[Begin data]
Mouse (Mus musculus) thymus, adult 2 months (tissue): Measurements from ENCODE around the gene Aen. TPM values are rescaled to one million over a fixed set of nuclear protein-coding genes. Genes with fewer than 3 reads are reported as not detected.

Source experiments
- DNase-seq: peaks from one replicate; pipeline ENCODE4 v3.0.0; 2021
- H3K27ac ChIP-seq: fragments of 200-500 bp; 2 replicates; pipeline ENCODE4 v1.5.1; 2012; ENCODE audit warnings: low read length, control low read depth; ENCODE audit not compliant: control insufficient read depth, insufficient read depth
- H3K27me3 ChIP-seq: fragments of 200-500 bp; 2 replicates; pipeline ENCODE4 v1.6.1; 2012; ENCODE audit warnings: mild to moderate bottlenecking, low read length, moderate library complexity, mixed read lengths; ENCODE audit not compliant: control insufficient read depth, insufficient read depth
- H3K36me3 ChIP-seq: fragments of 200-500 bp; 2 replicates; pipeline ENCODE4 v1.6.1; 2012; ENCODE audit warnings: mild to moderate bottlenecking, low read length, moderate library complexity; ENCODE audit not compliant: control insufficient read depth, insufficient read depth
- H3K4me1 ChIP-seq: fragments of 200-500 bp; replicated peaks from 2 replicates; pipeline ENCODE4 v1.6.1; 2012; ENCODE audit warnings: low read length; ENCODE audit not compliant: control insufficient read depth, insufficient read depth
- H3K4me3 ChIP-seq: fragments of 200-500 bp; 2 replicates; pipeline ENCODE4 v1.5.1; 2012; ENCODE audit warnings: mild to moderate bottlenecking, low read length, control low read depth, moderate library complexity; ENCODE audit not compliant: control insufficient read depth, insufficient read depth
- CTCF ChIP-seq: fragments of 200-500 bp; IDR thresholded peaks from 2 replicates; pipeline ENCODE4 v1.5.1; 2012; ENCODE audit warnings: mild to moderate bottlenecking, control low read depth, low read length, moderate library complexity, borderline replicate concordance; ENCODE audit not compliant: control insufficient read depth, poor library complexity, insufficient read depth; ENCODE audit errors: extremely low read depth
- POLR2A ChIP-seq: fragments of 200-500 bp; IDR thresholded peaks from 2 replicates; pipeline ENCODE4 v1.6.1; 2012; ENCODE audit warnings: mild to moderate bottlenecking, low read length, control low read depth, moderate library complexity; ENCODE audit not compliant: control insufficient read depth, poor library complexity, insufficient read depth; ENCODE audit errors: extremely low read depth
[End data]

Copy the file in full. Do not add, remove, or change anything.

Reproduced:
Mouse (Mus musculus) thymus, adult 2 months (tissue): Measurements from ENCODE around the gene Aen. TPM values are rescaled to one million over a fixed set of nuclear protein-coding genes. Genes with fewer than 3 reads are reported as not detected.

Source experiments
- DNase-seq: peaks from one replicate; pipeline ENCODE4 v3.0.0; 2021
- H3K27ac ChIP-seq: fragments of 200-500 bp; 2 replicates; pipeline ENCODE4 v1.5.1; 2012; ENCODE audit warnings: low read length, control low read depth; ENCODE audit not compliant: control insufficient read depth, insufficient read depth
- H3K27me3 ChIP-seq: fragments of 200-500 bp; 2 replicates; pipeline ENCODE4 v1.6.1; 2012; ENCODE audit warnings: mild to moderate bottlenecking, low read length, moderate library complexity, mixed read lengths; ENCODE audit not compliant: control insufficient read depth, insufficient read depth
- H3K36me3 ChIP-seq: fragments of 200-500 bp; 2 replicates; pipeline ENCODE4 v1.6.1; 2012; ENCODE audit warnings: mild to moderate bottlenecking, low read length, moderate library complexity; ENCODE audit not compliant: control insufficient read depth, insufficient read depth
- H3K4me1 ChIP-seq: fragments of 200-500 bp; replicated peaks from 2 replicates; pipeline ENCODE4 v1.6.1; 2012; ENCODE audit warnings: low read length; ENCODE audit not compliant: control insufficient read depth, insufficient read depth
- H3K4me3 ChIP-seq: fragments of 200-500 bp; 2 replicates; pipeline ENCODE4 v1.5.1; 2012; ENCODE audit warnings: mild to moderate bottlenecking, low read length, control low read depth, moderate library complexity; ENCODE audit not compliant: control insufficient read depth, insufficient read depth
- CTCF ChIP-seq: fragments of 200-500 bp; IDR thresholded peaks from 2 replicates; pipeline ENCODE4 v1.5.1; 2012; ENCODE audit warnings: mild to moderate bottlenecking, control low read depth, low read length, moderate library complexity, borderline replicate concordance; ENCODE audit not compliant: control insufficient read depth, poor library complexity, insufficient read depth; ENCODE audit errors: extremely low read depth
- POLR2A ChIP-seq: fragments of 200-500 bp; IDR thresholded peaks from 2 replicates; pipeline ENCODE4 v1.6.1; 2012; ENCODE audit warnings: mild to moderate bottlenecking, low read length, control low read depth, moderate library complexity; ENCODE audit not compliant: control insufficient read depth, poor library complexity, insufficient read depth; ENCODE audit errors: extremely low read depth